• there can exist properties of these objects

• there can exist relations between these objects

ß Intensive relations: given in their definition

ß Extensive relations: given in a list of these n-uplets

• rule of the true and the false

The interpretation of a theory T according to a model M makes:

• variable of T → object of M

• individual constant T → fixed element of M

• predicate in place of T → property of M

• relation of T → relation of M

One translated in this way all elementary formulas of T and one cuts on true/false.

non p p and q v f p or q v f p → q v f p ↔ q v f

v f v v f v v v v v f v v f

f v f f f f v f f v v f f v

The logical operators are not translated but one has directly the rules of evaluation. The logical operators are impossible to translate. Towards them, one has a disposition of evaluation, not translation.

Critique of modal logic (with possible, necessity, etc.): one can formalize the theories of probability with classical logic.

N.B. Formalization is the experimental moment of mathematics. It is not true to say, from this point of view, that mathematics is a formal science.

Mathematics exemplifies, in the simplest way, the fact that reality is an impasse. And all experience of the reality is a tense experience, extreme,

History

Boole (1850): 1st version of propositional calculus (with ¬, ø; but without quantification)

Frege, Peirce (1870): idea of Frege that everything returns ideography, that is to say, a writing where the concept would be transparent.

Whitehead and Russell: cf. criticize an inconsistency in Frege’s system holding to the possibility of applying the predicates to the themselves, holding quantifications over properties. Where stratification of syntax and the theory of types: what is to the left and to the right of the sign ∈ is not the same type. Cumbersome and useless (One needed an axiom of reducibility to destratify.

Hilbert: project of the auto-foundation of mathematics over calculus; to seek that everything true be demonstrable = reinstate without rest the truth of demonstrability. Auto-founding the demonstrable.

1915: Lowenheim’s 1st version

1920: Skolem’s recaptures this

1930: Gödel’s theorem

Universally valid formula = valid formula in all interpretive domains.

In logical language, all theorems are universally valid.

Kalmer’s theorem (1920) = theorem of completeness of propositional calculus is said of all tautologies/antilogies. Where language LP is coherent, complete, decidable.

Gödel’s Theorem (1930): says of the completeness of 1st order logic that introduced into universally valid statements. Where the language L is coherent, complete, but not decidable. Cf.:

Church’s Theorem (1937): 1st order logic is not decidable.

Cf. in logic, one cannot know what one says. Cf. mathematics ≠ logic. In mathematics, contrary to Russell, one knows of what they speak.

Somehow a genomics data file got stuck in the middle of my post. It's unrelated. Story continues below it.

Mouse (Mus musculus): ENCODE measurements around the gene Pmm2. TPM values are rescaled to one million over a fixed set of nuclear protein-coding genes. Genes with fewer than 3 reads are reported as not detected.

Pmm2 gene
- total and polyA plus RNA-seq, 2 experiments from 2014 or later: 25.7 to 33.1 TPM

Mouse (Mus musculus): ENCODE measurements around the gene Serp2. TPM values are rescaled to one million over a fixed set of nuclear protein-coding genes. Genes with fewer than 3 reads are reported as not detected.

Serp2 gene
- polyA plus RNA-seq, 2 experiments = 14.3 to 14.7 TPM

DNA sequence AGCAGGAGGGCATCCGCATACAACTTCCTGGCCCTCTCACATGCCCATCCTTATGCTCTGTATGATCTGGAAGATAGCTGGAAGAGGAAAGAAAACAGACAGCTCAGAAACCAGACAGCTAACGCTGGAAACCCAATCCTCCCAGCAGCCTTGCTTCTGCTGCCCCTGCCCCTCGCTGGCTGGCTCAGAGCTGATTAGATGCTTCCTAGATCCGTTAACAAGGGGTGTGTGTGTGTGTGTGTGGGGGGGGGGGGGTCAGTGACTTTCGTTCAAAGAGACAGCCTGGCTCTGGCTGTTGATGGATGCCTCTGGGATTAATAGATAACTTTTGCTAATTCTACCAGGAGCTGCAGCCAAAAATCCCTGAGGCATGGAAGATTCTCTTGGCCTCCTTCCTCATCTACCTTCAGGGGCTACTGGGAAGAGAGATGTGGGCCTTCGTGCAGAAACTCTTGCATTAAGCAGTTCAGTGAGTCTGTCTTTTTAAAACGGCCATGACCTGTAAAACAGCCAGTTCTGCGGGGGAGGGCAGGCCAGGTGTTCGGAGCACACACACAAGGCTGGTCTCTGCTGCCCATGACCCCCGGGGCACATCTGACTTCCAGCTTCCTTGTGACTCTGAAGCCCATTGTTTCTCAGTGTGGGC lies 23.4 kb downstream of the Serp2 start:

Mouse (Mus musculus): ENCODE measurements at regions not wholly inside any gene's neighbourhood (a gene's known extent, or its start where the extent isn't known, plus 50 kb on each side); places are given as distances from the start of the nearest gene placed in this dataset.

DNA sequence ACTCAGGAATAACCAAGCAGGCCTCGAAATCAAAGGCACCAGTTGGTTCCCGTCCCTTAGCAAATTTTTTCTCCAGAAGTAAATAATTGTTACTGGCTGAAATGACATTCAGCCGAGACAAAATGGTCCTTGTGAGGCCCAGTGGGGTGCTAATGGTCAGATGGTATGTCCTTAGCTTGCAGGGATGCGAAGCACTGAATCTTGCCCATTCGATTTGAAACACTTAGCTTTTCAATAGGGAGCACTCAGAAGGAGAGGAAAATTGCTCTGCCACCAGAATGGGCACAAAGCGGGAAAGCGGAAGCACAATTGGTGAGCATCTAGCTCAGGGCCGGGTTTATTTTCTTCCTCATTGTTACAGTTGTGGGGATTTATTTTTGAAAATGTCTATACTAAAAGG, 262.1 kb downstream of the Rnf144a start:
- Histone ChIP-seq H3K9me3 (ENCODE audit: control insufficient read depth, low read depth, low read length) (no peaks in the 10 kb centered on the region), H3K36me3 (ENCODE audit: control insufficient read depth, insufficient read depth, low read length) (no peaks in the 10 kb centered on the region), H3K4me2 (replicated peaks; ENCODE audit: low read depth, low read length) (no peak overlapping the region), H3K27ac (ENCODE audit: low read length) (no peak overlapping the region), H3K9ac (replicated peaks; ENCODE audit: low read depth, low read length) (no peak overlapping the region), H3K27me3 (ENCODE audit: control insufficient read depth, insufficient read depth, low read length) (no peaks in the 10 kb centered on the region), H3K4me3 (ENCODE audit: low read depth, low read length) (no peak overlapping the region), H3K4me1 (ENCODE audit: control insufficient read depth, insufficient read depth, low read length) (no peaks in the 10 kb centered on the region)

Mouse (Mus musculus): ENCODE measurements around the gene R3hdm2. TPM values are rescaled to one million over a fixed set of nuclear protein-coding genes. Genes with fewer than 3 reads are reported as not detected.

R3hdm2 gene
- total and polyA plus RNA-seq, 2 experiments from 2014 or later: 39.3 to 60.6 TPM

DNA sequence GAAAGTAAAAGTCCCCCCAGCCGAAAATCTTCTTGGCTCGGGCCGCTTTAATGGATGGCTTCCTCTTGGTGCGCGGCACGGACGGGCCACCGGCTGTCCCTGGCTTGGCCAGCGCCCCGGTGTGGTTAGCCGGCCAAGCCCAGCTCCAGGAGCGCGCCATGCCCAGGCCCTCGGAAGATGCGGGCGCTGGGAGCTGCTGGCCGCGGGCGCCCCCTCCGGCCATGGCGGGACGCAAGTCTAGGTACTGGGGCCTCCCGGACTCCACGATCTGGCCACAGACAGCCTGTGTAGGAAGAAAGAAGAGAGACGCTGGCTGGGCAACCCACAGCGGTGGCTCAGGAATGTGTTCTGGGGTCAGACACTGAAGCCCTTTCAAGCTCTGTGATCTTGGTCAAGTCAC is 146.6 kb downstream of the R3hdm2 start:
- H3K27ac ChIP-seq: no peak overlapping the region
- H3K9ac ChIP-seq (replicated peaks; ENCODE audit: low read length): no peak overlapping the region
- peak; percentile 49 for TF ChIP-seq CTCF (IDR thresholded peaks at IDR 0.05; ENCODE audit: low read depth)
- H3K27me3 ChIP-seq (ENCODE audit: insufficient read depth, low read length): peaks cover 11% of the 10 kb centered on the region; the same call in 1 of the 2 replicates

Logicist School (cf. Russell): logic and mathematics indistinguishable, under the order of a single syntax and argument that if two things are axiomatizable, they are the same.

Therefore:

• Propositional calculus → tautologies → language LP with “¬” and “→” → three axioms and rules of deduction.

• 1st order logic → universally valid formulas → Language L with another ∀, an axiom and rule of deduction.

All coherent theories have at least one model (theorem of Léon Henkins) = anti-idealist position: coherence allows the reference. There is not uninterpretable coherence. All coherence makes sense. Cf. Hegel: “all rationality is real”

All theory that have a model are coherent.

Lowenheim-Skolem’s (1st): all coherent theory has a numerable model

Lowenheim-Skolem’s (2nd): all coherent theory has a model of poor infinity

Categoricity of a theory:

The models of a type infinity given are isomorphs? If yes for a given infinity α the theory is said α-categoricity. It is not of an absolute categoricity since two different models of infinity are not isomorphs.

Examples:

• theory categorical (and therefore univocal) in numeration but not categorical for the superior types of infinity.

• theories α-catergorical for α > numerable but not for the numerable; ex. group theory communitive to unique divisor.

• theories categorical for all infinites separately; ex. theory of vectorial spaces of the entire modulo 2.

• theories never categorical; ex. group theory

Conjecture of Los: it would not have to have these 4 cases.

Morley’s Theorem: has demonstrated this conjecture! It is the longest and most difficult theory of all of logic.

In this way, categoricity does not distinguish the two types of infinity: the numerable, all that is beyond and which makes for categoricity. It is close to the numerability of writing.

Infinites, transcendence

Indefinite ≠ infinite, as potential infinite ≠ actual infinite

The infinite is not connected to the one in mathematics for Cantor. Before this connection was theological. (Uncreated) God was infinite and the (created) world was finite. Their one takes precedence over their infinity: It is the united transcendence of God that brings about their infinity.

One has therefore, before the 17th-century:

• a theological infinite (God)

• a physical finite (world)

• a purely potential logico-mathematical infinite.

Shaking the 17th-century: introduce the actual infinite in the physical world (cf. dialectical dramatization of this point by Pascal) but still not the concept of the actual infinite in mathematics.

The mathematical shaking comes instead from infinitesimal quantities. One progressively eliminates (between Newton = end of 17th and Cauchy = beginning of the 19th) these quantities by the introduction of a calculus of limits: “tightening toward” restoring the potential infinite. (Cauchy ≡ Russell more than Brouwer in the crises of sets)

Cantor introduces the radical revolution in secularizing the infinite by calculating the actual infinite. The introduction of the Hebrew alphabet!

The mathematical concept of infinitesimals is not far behind. Cf. Abraham Robinson (1960) and non-standards analysis. Nevertheless this has little repercussions: one redeems these known results for a long tome to come!

In this way, the mathematical revolution of the infinite has more than a century whereas the infinitesimal only has 25 years.

Pascal makes these two infinites symmetrical. Cantor does not believe in the infinitesimal.

Large Cardinals

• inaccessible

• ineffables

• of Ramsey

• low compacts [faiblement compacts]

• compacts

• super compacts

• enormous

• measurable